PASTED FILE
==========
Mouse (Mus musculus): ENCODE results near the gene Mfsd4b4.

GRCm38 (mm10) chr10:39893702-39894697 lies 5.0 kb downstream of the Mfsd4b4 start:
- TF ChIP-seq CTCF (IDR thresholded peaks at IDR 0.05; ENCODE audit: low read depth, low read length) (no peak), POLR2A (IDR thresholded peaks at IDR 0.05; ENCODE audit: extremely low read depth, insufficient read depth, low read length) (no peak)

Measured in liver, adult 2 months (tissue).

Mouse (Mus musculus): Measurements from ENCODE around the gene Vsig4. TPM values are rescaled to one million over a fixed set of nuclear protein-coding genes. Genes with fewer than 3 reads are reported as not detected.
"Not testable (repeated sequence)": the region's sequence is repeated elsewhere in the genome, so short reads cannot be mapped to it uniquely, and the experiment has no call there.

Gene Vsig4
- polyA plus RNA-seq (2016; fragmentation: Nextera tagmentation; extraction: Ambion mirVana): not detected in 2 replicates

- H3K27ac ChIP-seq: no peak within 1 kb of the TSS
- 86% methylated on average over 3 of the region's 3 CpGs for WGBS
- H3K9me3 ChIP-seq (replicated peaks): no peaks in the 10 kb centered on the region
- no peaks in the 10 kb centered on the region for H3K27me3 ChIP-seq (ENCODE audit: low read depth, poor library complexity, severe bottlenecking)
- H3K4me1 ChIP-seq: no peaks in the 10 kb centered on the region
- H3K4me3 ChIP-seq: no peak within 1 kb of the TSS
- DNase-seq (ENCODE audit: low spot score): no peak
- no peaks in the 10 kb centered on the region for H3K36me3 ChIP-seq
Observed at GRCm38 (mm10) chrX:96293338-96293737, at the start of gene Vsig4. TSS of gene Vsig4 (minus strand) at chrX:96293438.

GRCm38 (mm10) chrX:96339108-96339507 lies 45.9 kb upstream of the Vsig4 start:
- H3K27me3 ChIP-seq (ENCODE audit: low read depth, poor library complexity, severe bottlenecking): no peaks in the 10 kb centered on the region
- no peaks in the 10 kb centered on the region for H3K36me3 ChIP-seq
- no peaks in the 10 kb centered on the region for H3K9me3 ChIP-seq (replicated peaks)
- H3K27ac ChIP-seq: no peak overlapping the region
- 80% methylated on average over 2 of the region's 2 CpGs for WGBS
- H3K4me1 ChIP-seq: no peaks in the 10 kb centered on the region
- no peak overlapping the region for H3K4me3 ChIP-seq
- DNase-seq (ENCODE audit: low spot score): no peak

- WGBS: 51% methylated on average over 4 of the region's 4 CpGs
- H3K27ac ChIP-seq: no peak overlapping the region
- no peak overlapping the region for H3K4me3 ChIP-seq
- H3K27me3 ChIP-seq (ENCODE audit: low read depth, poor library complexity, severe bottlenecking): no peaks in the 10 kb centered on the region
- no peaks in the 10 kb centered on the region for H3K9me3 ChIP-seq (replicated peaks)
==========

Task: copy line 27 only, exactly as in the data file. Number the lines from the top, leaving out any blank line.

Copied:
- WGBS: 51% methylated on average over 4 of the region's 4 CpGs